Beer with heart

A Beer A Day Keeps the Doctor Away? Here's the Science Behind the Headlines

Just in time for holiday gatherings, news outlets reported that drinking a beer a day could prevent heart disease and stroke: Time – "The Truth About What Alcohol Does to Your Heart" (Nov 13, 2016) Huffington Post UK – "Drinking One Beer A Day Can Prevent Stroke And Heart Disease, Study Suggests" (Nov 14, 2016) Daily Mail – "Regular Drinking Preserves 'Good Cholesterol' Levels" (Nov 14, 2016) These articles missed some major points about alcohol and health.

The original study was conducted by PhD candidate Shue Huang at Pennslyvania State University. Huang followed 80,000 healthy Chinese adults for six years and monitored how their drinking habits affected cholesterol levels. Adults who drank moderately maintained more good cholesterol as they aged. Importantly, these are preliminary results presented at the American Heart Association's Scientific Sessions, 2016. Often, the point of presenting such results at conferences and sessions is to receive feedback from others in the field. News media outlets failed to mention that these results have not been peer-reviewed. In the peer review process , experts in the field ensure the credibility of published research by critiquing the study design, analysis, results, and conclusions prior to publication. We contacted Huang for details about her study, but she was uncomfortable giving any more details until it had finished undergoing the peer-review process.


So, what are the facts?


Beer is packed with polyphenols and other compounds that have complex, not-well-studied, potentially beneficial effects on our bodies. It is likely that some of these compounds improve HDL cholesterol levels. However, beer contains alcohol, a substance that is unduly bad for health. Alcohol leads to weight gain and liver disease, causes poor sleep, and is associated with reckless decision-making. Although some of these trends have been established, teasing out cause and effect is difficult with alcohol, especially with beer and wine.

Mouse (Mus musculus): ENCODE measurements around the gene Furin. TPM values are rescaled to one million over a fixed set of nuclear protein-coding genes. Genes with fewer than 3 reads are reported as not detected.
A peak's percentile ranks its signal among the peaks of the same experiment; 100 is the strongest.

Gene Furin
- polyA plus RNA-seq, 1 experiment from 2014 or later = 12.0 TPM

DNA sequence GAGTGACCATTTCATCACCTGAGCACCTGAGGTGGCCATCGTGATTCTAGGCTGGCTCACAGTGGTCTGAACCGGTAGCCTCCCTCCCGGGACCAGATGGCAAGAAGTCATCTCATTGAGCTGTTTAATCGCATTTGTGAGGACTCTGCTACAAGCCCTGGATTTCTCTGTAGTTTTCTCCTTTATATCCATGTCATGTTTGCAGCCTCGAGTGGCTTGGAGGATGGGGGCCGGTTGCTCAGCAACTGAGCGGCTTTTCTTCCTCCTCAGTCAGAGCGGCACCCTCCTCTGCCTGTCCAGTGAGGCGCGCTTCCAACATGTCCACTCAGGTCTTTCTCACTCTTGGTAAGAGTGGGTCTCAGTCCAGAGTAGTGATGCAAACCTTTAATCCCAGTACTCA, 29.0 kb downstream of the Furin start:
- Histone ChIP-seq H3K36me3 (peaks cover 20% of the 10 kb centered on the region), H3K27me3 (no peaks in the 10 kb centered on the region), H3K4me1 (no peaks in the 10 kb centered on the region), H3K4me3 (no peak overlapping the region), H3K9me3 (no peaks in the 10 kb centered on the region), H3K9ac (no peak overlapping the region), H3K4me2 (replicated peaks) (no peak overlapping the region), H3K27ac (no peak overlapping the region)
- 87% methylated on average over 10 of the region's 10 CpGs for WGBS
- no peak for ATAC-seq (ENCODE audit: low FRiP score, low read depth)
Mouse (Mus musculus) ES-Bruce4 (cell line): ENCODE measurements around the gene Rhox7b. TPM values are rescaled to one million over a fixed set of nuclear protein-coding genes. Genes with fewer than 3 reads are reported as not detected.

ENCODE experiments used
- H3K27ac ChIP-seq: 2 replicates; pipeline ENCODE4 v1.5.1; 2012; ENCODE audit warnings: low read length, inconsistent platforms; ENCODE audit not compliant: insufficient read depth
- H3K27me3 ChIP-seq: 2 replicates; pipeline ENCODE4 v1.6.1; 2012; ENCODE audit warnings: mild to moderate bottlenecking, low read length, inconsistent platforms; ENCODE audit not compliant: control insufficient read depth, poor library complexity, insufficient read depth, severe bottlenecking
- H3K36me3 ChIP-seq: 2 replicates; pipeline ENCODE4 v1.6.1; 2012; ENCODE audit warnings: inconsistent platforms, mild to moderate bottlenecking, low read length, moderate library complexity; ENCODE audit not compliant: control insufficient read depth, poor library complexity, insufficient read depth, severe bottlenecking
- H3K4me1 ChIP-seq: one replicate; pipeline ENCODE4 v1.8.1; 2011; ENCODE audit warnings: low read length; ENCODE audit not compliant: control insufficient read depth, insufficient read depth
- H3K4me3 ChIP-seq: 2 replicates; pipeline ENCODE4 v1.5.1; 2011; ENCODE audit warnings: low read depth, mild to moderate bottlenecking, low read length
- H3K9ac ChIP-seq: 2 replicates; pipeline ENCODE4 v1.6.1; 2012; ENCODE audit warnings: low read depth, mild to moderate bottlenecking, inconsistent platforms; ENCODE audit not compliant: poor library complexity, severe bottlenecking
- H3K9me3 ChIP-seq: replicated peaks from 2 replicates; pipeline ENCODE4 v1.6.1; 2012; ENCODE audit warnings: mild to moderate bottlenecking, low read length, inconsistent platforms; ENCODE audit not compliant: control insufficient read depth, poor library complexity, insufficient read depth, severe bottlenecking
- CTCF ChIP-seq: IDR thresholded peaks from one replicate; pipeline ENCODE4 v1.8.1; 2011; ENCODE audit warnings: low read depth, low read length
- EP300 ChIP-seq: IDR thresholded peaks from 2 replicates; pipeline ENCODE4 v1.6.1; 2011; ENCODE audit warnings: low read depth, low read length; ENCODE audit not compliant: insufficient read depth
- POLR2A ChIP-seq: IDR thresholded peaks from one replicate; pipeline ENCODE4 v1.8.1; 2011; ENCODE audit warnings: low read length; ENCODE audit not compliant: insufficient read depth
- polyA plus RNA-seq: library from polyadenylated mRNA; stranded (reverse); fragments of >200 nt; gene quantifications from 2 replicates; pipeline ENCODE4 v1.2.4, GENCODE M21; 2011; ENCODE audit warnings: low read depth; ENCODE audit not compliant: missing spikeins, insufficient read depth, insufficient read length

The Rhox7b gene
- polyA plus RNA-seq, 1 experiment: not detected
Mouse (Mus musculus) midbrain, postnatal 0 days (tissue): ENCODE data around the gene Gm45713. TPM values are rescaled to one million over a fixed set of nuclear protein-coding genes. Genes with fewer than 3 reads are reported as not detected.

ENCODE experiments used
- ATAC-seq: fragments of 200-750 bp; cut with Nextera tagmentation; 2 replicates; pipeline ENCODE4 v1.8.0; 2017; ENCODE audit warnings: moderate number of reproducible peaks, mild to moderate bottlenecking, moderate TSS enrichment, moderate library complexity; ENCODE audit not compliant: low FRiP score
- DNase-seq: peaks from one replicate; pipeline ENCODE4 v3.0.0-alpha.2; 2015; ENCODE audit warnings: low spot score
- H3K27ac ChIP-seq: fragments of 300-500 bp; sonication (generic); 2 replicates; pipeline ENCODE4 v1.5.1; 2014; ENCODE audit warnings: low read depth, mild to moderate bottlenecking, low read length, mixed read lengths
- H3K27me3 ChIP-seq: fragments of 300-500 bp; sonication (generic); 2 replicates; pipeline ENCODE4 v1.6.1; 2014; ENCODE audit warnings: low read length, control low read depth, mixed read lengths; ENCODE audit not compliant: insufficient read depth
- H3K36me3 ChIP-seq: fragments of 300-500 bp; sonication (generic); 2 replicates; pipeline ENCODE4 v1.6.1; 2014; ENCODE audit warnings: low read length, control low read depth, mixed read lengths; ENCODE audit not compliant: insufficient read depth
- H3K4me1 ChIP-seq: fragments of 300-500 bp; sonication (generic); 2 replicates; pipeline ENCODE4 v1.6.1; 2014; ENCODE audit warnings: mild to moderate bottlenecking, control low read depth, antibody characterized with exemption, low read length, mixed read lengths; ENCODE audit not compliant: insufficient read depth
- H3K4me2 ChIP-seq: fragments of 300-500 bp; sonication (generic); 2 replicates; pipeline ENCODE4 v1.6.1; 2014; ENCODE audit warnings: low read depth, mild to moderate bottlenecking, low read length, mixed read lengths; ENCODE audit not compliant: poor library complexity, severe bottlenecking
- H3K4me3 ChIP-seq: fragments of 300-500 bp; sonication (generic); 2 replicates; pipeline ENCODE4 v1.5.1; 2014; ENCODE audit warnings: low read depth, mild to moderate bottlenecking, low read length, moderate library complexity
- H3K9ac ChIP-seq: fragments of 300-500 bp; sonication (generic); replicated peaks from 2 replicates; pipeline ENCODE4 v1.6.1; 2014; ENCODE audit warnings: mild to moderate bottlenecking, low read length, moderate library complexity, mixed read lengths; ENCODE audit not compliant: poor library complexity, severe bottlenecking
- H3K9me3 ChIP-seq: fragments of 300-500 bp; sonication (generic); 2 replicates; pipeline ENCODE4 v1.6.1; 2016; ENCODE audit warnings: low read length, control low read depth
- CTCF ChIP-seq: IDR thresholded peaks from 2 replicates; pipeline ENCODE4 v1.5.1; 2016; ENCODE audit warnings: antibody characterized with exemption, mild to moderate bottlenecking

Several studies have found correlations between beer or wine and good health, but it is unclear whether it is the alcohol itself or other compounds unique to beer or wine specifically that have an effect. And as one study pointed out, "moderate drinkers tend to be younger, leaner, more physical active, of higher socioeconomic status, and more likely to be married compared with people who abstain or drink rarely." Each of these confounding factors – age, weight, physical activity, income, and marriage status – can also effect health, and knowing which factor is contributing in what way is difficult determine.

We reached out to Kenneth J. Mukamal, MD, MPH, an expert in cardiovascular health and alcohol consumption. He commented that, drinking alcohol (probably any kind) tends to raise HDL-cholesterol levels: that fact is very well established in the literature… The DailyMail piece certainly goes well beyond that – they reference risk of stroke, but that's not directly addressed in the original abstract, and decisions about how much alcohol to drink have relatively little to do with whether alcohol raises levels of this biomarker... Essentially, Huang's study reaffirmed that alcohol increases HDL cholesterol levels. However, this does not necessarily translate to increased health per se, especially due to other negative effects of alcohol consumption.